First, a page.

A single line swirls, connecting objects, people, and even planets.
The author begins with literal connections and then moves outward: We are connected to our bodies, to others, to animals, and to all things humans have created. We may feel proud of some of these creations, but others may give us pause, such as poverty, greed, and lies. The author acknowledges that being human can sometimes feel like quite a mess! We are even declared connected to “Jesus and Buddha, Muhammad and Moses,” who are each shown in portraits, a geometric image standing in for the representation of Muhammad. What exactly this connection is or means, however, remains abstract and ambiguous. An unfortunate drawback is that the text often gets in its own way. At some points a seemingly rigid adherence to rhyme comes at the expense of sense; in others the rhyme structure is abandoned. This makes for a confused read-aloud. Still, the book generally succeeds at what seems to be its objective—to spark questions and conversations. The clean-lined illustrations have a surreal quality, appropriately matched to the subject matter. Human figures are shown in silhouette or with unrealistic skin tones, like paper white, jet black, and shadowy green. The thread of the single line woven throughout the illustrations adds a helpful, literal representation of connection, though it’s an idea that may be a bit too abstruse for the intended audience.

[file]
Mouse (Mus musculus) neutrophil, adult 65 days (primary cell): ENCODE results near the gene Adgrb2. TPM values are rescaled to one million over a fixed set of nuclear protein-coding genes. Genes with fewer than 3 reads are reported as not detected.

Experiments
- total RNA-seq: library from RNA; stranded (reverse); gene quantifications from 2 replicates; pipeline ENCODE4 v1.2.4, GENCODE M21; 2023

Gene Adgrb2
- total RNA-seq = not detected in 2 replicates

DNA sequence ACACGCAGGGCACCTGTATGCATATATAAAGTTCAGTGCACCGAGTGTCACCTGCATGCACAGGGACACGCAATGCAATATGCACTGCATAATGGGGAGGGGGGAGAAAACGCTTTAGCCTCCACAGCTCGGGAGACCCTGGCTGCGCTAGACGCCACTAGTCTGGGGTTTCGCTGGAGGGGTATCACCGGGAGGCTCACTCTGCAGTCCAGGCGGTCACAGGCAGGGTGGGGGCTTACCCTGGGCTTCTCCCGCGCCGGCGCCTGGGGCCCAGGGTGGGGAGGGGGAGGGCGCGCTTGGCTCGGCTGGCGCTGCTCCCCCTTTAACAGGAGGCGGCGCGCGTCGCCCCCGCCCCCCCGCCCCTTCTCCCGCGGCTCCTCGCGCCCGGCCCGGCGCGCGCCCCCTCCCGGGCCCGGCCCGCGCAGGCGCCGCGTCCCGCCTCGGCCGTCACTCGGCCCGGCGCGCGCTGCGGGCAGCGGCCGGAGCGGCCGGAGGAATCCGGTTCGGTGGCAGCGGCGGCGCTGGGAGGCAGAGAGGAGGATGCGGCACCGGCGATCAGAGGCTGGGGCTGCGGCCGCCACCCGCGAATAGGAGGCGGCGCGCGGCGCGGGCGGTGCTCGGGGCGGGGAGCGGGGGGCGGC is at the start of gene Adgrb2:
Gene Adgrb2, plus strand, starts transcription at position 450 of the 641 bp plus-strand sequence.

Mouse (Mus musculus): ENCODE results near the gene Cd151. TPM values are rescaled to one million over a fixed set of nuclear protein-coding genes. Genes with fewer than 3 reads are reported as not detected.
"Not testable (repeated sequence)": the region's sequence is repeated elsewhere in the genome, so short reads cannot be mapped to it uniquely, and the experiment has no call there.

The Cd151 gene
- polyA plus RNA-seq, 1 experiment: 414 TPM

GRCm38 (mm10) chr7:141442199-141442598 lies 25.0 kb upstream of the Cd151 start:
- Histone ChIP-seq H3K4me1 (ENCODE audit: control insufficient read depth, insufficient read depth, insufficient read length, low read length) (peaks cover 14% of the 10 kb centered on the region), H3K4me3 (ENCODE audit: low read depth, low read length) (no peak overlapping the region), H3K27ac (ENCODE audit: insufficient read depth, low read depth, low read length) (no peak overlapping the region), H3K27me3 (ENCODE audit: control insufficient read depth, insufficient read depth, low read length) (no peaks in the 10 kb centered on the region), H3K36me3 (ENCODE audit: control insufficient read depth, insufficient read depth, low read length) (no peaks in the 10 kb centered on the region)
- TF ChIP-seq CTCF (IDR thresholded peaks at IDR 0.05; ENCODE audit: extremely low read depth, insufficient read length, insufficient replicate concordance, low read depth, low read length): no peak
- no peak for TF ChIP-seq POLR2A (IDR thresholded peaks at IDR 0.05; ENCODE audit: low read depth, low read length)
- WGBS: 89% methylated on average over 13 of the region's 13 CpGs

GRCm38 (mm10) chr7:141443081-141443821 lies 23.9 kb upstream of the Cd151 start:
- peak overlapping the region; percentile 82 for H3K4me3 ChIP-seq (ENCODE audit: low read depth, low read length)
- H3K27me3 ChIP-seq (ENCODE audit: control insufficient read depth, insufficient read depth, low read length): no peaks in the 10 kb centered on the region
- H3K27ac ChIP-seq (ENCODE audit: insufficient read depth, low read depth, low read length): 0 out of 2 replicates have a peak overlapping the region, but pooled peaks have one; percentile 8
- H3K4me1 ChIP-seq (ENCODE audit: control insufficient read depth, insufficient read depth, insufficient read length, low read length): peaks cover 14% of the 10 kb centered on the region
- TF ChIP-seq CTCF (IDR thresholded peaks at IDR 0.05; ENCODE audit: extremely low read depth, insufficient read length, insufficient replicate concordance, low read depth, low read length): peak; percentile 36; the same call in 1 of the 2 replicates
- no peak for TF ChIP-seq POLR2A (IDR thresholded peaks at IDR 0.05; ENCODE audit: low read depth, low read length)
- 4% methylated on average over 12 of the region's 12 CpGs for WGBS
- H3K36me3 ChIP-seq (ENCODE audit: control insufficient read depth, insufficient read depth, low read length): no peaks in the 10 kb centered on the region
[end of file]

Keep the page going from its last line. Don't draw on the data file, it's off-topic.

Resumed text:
A worthy attempt to make an ineffable concept accessible to a young audience. (Picture book. 6-10)